Learn about these 5 Ballet Stars in celebration of Hispanic Heritage Month
In honor of Hispanic Heritage Month, we’re spotlighting five SAB alumni of Latinx heritage who went on to incredible performing careers. Spanning several generations, each of these artists exemplifies excellence in dance and inspires countless others to pursue ballet training or even just purchase a ticket to a performance. Scroll through to learn a little bit about each dancer, watch clips of them performing some iconic roles, and find links to take a deeper dive into their life stories.
Alicia Alonso is an inspiring and profound figure in ballet history. Not only is she remembered for her legendary artistry, longevity as a performer, and immense contribution to ballet in her native Cuba, but also for her battle with chronic vision problems, which never deterred her from continuing to dance. She studied at SAB in the late 1930s before becoming a star of American Ballet Theatre and eventually returning to her native Cuba to establish the National Ballet of Cuba.
Read more about Ms. Alonso in our SAB Trailblazer Feature and watch her performing Giselle (a role she performed throughout her long career on the stage.)
Fernando Bujones was a virtuosic star of American Ballet Theatre from 1972 – 1985 and then again in the 1990s. Born in Miami, he actually received his first ballet training in Cuba, where he took classes at Alicia Alonso’s school during trips with his mother to her homeland. He relocated to New York to study at SAB on full scholarship at the age of 10, and trained under legendary faculty members André Eglevsky and Stanley Williams. Considered something of a prodigy when appearing in SAB’s annual Workshop Performances, Mr. Bujones was destined for ballet greatness and became an international ballet sensation. His long lines, impressive jump and technical precision were nothing short of thrilling on stage.
Read more about Mr. Bujones and watch his incredible technique in action in this excerpt of Paquita performed by American Ballet Theatre.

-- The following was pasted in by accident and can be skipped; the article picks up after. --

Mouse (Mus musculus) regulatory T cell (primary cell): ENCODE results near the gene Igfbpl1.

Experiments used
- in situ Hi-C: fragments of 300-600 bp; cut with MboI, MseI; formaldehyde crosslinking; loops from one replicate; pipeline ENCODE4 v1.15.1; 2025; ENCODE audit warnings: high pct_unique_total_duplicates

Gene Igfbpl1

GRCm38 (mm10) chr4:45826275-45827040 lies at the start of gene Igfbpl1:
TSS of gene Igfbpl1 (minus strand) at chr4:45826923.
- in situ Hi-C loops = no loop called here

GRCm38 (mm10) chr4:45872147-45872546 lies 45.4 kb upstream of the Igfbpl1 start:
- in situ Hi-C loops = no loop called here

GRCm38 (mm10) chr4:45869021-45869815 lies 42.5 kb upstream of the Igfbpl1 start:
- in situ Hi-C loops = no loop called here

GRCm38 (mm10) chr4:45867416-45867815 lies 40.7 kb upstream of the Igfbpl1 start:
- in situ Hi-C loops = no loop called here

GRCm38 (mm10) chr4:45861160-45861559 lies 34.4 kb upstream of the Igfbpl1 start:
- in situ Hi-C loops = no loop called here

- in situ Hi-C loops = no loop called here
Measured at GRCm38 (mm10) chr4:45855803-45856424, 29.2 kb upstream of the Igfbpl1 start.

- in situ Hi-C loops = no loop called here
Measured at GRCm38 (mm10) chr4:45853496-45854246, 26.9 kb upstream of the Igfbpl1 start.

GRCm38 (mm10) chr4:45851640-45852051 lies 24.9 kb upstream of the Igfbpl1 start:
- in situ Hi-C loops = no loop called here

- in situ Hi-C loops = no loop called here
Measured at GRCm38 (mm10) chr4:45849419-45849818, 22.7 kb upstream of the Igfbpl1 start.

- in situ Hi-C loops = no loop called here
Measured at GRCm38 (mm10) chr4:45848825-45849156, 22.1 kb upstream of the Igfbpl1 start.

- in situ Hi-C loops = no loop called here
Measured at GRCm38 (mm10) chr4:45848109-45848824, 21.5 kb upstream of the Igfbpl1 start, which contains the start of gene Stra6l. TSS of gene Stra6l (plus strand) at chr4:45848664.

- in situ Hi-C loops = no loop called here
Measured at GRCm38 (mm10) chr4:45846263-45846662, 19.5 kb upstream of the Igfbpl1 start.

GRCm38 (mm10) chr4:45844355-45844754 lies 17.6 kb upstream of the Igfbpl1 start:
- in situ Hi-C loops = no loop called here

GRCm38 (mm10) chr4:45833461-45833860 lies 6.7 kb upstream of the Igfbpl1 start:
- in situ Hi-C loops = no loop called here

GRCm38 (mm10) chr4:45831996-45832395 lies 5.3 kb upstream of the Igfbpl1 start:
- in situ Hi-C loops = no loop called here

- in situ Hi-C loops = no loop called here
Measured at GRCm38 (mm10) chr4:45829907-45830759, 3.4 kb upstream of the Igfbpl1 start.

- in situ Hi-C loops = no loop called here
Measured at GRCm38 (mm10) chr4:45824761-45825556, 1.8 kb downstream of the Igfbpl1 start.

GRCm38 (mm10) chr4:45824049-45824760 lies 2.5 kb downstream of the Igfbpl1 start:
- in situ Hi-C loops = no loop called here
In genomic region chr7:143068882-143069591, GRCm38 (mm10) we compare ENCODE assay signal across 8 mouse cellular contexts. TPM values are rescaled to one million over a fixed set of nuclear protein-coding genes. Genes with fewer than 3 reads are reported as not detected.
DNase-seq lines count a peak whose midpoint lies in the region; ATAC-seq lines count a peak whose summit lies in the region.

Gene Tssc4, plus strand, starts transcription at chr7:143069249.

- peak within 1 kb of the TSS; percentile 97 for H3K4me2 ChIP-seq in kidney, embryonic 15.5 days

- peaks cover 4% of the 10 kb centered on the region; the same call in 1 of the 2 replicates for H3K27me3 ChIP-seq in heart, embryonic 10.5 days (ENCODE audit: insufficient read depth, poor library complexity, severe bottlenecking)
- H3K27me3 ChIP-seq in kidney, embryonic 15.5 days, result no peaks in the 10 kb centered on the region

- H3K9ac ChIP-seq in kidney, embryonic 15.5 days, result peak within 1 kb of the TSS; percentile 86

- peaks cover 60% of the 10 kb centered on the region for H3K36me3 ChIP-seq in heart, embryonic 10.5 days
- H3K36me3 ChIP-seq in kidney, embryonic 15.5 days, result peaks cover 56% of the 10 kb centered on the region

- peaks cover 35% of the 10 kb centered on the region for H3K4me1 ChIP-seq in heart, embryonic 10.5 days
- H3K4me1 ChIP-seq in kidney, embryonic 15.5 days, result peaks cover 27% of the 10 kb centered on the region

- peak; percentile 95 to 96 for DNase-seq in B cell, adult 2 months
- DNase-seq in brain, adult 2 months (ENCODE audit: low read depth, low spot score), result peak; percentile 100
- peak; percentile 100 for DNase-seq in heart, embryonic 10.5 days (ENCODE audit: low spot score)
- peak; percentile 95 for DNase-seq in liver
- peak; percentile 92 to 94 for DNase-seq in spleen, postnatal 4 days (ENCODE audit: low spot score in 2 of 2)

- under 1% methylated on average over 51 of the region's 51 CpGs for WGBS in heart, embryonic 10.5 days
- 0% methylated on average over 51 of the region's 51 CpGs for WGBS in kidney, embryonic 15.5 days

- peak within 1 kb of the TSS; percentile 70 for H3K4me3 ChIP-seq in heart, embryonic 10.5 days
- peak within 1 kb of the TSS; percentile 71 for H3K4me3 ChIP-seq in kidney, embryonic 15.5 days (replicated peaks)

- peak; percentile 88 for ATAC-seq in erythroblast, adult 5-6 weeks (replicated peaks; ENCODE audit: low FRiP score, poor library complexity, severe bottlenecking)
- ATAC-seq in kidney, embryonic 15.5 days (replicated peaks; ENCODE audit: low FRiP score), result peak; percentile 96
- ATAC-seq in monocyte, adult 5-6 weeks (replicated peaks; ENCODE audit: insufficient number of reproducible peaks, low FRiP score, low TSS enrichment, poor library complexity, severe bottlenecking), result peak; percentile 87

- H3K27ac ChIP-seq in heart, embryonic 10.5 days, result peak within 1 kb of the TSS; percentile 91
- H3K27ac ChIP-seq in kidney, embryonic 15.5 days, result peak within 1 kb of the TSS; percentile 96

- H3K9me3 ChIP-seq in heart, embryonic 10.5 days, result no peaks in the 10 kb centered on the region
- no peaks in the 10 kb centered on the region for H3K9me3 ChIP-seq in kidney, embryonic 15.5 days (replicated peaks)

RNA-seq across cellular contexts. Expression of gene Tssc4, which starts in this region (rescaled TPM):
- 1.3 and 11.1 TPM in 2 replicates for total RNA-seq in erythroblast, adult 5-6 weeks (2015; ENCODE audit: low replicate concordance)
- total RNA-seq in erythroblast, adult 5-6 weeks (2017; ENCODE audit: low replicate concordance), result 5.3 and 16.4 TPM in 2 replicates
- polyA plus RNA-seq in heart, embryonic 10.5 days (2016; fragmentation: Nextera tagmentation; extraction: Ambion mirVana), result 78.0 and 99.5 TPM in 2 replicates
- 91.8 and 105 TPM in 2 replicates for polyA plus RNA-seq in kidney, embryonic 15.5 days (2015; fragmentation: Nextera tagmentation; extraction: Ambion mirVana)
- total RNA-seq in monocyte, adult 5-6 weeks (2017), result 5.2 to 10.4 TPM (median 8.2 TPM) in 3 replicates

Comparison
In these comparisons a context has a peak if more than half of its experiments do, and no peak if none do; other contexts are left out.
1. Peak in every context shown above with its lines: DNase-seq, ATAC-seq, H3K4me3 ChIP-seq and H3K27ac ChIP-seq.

Chita Rivera remains one of Broadway’s biggest stars, having originated iconic roles such as Anita in West Side Story, Rosie in Bye Bye Birdie, and Velma Kelly in Chicago. Ms. Rivera trained at SAB from the age of 14, studying with many of the School’s early faculty members before launching into a career in theater that would span over seven decades. Ms. Rivera’s dynamic performance style, humor, grace and longevity continue to inspire generations of performers.
Read more about Ms. Rivera in our SAB Trailblazer feature and watch a bit of her dancing in this T.V. clip from the Judy Garland Show…
Lourdes Lopez is the current Artistic Director of Miami City Ballet and has been a leader in the arts world in more ways than one. At the age of 11, she received a full scholarship to SAB, splitting the year between her home in Miami and New York City. At fourteen, she moved to New York permanently to devote herself to full-time studies at SAB, and shortly after her sixteenth birthday, Ms. Lopez joined the corps de ballet of New York City Ballet. After a successful performing career, Ms. Lopez joined WNBC-TV in New York as a Cultural Arts reporter, writing and producing feature segments on the arts, artists and arts education. She went on to become the Executive Director of The George Balanchine Foundation in 2002 and co-founded The Cuban Artists Fund, which supports Cuban and Cuban-American artists in their endeavors. She also co-founded Morphoses with Christopher Wheeldon in 2007 before taking the helm as Artistic Director of Miami City Ballet in 2012.
Read more about Lourdes Lopez’s impressive career and watch her speak about Miami City Ballet’s most recent season below.
Paloma Herrera quickly rose to ballet stardom in the 1990s. Born in Buenos Aires, Ms. Hererra came to New York to study at SAB in early 1991. After just six months, she was selected to dance the leading role in Raymonda Variations at SAB’s annual Workshop Performance. She joined American Ballet Theatre as a member of the corps de ballet in June of 1991, was promoted to soloist in June of 1993, and to principal dancer in March of 1995. Ms. Herrera retired from American Ballet Theatre in 2015, and in 2017 she returned to her home in Buenos Aires, Argentina to serve as director of the Ballet Estable del Teatro Colón. Her dynamic technique is coupled with passionate artistry in her performances, a combination that made her a true inspiration to a new generation of young dancers.
Read more about her life and dazzling list of leading roles and be sure to watch her in one she was particularly well known for – Kitri in Don Quixote – partnered by Angel Corella in the video below.